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On the Margins of ModernismXu Xu, Wumingshi and Popular Chinese Literature in the 1940s$
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Christopher Rosenmeier

Print publication date: 2017

Print ISBN-13: 9780748696369

Published to Edinburgh Scholarship Online: September 2018

DOI: 10.3366/edinburgh/9780748696369.001.0001

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Wumingshi and the Wartime Romances

Wumingshi and the Wartime Romances

Chapter:
(p.89) Chapter 5 Wumingshi and the Wartime Romances
Source:
On the Margins of Modernism
Author(s):

Christopher Rosenmeier

Publisher:
Edinburgh University Press
DOI:10.3366/edinburgh/9780748696369.003.0005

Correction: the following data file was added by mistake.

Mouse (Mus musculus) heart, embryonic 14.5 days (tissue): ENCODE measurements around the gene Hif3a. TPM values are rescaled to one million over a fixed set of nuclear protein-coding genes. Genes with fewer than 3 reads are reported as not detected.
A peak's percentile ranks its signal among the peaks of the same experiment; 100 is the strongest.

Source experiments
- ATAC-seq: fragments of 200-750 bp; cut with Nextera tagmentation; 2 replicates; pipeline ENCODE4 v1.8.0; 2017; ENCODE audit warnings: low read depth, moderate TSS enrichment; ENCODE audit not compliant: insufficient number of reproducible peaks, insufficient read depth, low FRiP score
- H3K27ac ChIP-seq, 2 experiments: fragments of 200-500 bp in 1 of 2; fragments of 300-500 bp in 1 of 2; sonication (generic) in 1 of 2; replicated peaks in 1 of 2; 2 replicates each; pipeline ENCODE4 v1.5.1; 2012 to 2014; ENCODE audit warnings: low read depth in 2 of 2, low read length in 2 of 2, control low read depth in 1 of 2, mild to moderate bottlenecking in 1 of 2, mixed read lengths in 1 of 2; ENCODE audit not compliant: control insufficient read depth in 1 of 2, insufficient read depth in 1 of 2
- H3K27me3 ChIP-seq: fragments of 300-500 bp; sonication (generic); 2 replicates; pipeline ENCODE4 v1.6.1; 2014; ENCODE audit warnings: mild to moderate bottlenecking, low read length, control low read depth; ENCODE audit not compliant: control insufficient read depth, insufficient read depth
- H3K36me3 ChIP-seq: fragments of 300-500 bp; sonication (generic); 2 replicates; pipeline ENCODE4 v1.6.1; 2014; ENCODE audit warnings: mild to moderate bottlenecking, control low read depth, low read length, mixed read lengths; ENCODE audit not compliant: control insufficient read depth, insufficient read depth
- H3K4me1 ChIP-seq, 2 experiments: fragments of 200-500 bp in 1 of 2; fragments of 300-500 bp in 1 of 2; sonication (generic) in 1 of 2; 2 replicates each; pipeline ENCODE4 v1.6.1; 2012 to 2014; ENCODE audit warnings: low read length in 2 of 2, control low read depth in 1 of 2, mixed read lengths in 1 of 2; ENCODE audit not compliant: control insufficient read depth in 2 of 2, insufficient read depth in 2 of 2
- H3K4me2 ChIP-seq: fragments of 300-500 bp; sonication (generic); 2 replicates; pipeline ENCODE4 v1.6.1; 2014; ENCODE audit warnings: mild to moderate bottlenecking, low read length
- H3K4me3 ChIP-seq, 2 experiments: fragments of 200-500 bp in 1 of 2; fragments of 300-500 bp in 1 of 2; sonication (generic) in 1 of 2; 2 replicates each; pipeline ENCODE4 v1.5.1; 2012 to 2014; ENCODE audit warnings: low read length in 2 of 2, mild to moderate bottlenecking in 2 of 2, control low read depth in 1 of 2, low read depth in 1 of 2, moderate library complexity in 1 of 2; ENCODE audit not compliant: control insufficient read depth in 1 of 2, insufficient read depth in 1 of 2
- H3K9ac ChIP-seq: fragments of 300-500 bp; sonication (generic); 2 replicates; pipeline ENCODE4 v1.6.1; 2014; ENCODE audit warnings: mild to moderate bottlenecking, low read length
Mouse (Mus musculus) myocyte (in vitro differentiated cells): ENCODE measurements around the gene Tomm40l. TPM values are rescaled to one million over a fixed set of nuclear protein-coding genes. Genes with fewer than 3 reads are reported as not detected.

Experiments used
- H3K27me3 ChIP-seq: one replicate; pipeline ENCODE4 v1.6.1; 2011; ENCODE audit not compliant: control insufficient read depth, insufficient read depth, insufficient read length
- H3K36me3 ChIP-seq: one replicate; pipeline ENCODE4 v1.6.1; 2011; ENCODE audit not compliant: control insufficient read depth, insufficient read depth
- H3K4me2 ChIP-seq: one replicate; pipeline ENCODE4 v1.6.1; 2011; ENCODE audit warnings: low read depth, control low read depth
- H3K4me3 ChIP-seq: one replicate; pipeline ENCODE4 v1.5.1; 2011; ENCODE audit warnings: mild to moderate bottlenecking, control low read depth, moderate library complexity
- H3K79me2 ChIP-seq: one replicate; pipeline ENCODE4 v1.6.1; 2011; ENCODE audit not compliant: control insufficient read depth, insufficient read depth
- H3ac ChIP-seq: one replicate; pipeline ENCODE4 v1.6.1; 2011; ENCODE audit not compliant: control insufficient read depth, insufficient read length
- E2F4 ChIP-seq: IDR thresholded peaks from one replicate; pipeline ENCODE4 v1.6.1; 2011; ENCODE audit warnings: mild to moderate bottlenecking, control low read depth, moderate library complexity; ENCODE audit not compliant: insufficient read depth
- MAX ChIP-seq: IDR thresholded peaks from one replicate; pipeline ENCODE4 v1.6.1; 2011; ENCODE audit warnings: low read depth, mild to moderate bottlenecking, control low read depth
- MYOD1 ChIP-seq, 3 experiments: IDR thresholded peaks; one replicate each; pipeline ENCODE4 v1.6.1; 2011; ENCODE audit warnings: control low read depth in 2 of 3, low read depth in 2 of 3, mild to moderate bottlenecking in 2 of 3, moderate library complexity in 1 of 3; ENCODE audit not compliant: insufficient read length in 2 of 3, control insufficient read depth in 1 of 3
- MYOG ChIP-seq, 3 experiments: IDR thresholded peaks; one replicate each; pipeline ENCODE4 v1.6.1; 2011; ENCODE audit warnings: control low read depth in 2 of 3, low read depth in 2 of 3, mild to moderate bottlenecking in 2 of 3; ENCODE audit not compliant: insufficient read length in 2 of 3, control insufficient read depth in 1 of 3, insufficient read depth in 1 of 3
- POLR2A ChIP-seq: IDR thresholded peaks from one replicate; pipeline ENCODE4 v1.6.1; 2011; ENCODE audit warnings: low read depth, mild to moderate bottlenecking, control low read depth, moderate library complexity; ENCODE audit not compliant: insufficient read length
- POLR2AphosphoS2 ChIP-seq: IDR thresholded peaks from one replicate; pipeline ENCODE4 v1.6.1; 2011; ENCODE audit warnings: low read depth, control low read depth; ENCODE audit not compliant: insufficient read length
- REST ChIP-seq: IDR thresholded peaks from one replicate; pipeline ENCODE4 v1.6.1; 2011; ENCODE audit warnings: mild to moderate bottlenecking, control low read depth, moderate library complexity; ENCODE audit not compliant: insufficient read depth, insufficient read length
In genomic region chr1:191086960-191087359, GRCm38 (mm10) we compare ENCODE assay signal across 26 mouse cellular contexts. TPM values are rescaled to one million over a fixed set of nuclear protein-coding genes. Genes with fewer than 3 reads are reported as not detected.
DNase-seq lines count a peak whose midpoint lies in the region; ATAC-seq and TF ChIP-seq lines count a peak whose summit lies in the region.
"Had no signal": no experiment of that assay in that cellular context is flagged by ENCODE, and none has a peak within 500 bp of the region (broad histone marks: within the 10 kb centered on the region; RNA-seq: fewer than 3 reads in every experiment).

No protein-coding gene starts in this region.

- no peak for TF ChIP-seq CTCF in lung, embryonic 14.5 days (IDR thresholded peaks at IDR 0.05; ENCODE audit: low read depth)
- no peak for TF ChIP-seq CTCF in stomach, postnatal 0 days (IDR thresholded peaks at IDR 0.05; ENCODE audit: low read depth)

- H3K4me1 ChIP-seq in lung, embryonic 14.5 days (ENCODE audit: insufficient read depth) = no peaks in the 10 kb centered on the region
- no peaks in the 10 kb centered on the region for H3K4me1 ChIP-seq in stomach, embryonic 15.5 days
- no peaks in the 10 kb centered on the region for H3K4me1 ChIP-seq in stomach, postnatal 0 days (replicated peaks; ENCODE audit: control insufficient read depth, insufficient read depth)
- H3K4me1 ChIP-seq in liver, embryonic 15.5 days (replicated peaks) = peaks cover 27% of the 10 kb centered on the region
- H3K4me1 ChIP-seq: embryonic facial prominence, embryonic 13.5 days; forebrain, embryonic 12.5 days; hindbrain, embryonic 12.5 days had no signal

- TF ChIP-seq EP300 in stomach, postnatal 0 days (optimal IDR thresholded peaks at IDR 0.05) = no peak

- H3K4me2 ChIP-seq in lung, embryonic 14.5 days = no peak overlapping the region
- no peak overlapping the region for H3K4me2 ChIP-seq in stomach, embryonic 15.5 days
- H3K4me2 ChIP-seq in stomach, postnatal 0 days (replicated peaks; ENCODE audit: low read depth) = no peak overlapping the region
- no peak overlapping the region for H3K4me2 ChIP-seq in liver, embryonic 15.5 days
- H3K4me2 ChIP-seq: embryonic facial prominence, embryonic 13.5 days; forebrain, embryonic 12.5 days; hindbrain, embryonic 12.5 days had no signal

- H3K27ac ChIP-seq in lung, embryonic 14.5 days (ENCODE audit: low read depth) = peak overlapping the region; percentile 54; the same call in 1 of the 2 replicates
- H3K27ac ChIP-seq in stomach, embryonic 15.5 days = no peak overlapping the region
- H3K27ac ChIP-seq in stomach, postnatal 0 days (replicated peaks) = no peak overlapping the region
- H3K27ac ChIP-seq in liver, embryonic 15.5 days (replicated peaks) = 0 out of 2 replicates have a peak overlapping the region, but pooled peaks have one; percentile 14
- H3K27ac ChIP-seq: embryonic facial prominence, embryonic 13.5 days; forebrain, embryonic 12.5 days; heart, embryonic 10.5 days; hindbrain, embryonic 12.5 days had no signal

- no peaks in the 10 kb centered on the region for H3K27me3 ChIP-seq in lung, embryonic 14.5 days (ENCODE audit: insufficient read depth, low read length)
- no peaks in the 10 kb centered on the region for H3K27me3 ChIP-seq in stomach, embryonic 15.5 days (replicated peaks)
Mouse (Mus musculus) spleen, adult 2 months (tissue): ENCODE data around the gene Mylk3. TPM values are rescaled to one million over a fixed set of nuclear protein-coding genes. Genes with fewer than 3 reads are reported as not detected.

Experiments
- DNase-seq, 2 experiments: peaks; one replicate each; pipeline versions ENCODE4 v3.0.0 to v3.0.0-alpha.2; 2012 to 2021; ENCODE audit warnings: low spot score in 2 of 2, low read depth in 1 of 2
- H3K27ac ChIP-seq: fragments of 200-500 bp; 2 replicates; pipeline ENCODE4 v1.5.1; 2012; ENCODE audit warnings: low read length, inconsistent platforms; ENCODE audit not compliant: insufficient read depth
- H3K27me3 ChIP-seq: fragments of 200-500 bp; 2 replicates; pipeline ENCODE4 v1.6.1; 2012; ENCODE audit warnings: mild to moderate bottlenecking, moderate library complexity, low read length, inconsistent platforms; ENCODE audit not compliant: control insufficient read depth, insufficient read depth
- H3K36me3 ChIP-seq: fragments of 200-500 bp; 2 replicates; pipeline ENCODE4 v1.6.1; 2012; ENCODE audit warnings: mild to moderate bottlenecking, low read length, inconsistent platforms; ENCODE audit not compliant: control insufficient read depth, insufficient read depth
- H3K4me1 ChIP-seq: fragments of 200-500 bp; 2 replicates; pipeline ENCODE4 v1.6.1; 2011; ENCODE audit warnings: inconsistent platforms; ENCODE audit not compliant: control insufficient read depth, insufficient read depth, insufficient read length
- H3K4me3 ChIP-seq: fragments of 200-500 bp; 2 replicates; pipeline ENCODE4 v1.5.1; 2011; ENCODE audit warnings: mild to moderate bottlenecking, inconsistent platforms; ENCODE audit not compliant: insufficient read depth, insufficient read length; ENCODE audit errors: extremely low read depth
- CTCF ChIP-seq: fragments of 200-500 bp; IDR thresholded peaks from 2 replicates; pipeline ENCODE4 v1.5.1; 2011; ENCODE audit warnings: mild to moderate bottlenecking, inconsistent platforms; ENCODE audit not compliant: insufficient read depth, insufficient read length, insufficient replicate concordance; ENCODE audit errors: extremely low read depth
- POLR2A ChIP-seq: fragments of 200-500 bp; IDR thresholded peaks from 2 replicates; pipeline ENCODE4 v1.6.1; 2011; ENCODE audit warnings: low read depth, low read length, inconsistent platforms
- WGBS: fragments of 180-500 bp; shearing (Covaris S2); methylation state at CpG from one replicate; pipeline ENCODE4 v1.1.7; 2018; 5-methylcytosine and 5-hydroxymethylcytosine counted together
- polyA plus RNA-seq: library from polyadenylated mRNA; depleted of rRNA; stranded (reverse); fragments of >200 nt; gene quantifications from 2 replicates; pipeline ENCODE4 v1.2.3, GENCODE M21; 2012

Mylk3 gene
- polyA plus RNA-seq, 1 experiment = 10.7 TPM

Wumingshi wrote several bestselling novels in the 1940s and these are covered in this chapter, including The Woman in the Tower (Tali de nüren) and North Pole Landscape Painting (Beiji fengqinghua). Both works are principally tragic love stories between stunningly beautiful women and accomplished, patriotic, intellectual men, but they also feature distinctive narrative styles and story frameworks that cross the boundaries between the real and the imagined. Wumingshi worked for the anti-Japanese Korean resistance movement in China, and this influenced several of his works. It is shown that, much like Xu Xu, Wumingshi’s work was initially modernist and highly concerned with narrative style, but it eventually transitioned to the popular romances that became hugely popular. Wumingshi’s multivolume grand opus, The Nameless Book (Wumingshu) is also considered here. In this work, he rejected nationalism and ideology and showed a return to narrative experimentation. The early volumes of this were his last published writings before the founding of the People’s Republic in 1949.

Keywords:   Wumingshi, Wu Mingshi, Bu Naifu, Korean anti-Japanese resistance, The Nameless Book

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